The Transition

Luke Kennard

Karl has let his debts get wildly out of control and, in desperation, has sort of semi-accidentally committed credit-card fraud. Now he could have to go to prison, so when he and his wife Genevieve are instead offered a place on a mysterious self-improvement scheme called The Transition, they agree. It’s only six months, after all, and at first all it requires is that they give up their credit cards and move into the spare room of their ‘mentors’, Janna and Stu, who seem perfectly lovely . . .

‘A total page-turner’ Nathan Filer , author of The Shock of the Fall

‘The sort of book that has you walking blindly through seven lanes of traffic with your face pressed obliviously to the page’ The Times

‘Very funny, compassionate and scathing. Just the ticket for fans of Jonathan Coe’ Laline Paull, author of The Bees

‘Richly enjoyable, tenderly devastating’ Guardian

Reviews of The Transition

  • ‘The sort of book that cuts you off from your family and has you walking blindly through seven lanes of traffic with your face pressed obliviously to the page’ The Times

    ‘Richly enjoyable . . . what really makes this novel stand out is not the Black Mirror-style black comedy but the tenderly devastating portrait of mental illness. The dystopia turns out to be a love story after all’ Guardian

    ‘Very funny, compassionate and scathing. Just the ticket for fans of Jonathan Coe’ Laline Paull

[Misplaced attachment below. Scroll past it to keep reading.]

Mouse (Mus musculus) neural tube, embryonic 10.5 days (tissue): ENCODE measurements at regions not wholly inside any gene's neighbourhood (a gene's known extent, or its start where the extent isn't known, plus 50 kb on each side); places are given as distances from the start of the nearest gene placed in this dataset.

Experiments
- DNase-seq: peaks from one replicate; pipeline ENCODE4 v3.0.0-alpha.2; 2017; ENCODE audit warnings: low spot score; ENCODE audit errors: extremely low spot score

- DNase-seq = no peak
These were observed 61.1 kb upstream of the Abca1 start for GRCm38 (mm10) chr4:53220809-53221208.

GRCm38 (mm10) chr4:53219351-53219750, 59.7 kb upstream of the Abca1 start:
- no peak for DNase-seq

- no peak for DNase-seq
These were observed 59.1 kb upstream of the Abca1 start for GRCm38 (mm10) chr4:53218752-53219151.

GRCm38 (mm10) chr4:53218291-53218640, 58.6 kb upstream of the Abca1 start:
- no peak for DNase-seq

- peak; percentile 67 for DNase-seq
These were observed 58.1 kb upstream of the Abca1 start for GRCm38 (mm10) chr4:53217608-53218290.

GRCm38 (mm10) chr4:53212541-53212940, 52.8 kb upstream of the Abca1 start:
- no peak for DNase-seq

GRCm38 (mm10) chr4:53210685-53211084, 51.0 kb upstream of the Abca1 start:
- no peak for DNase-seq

‘Terrific. Clever and funny and a total page-turner to boot’ Nathan Filer

    ‘Disquieting and witty but with such tenderness at its core that it’s often heart-stopping. Gorgeous stuff. I devoured it’ Lisa McInerney, author of The Glorious Heresies

    ‘Extremely smart and extremely funny, Luke Kennard’s first novel is a brilliant dismantling of our corporatized century. It also features one of the most endearingly hapless heroes since Lucky Jim. In a world where everything real has been outsourced if it can’t be demolished, a book like The Transition is not just a ray of light – it’s utterly vital’ Paul Murray, author of Skippy Dies

    ‘Essential reading for generation rent. Funny, necessary and all too close to the bone’ Jenn Ashworth, author of The Friday Gospels

    ‘Completely gripping – a unique idea executed with verve, confidence and razor sharp wit’ Isy Suttie

    ‘Black Mirror with a lighter touch. A day-after-tomorrow novel that defines a generation’ Matthew De Abaitua, author of The Red Men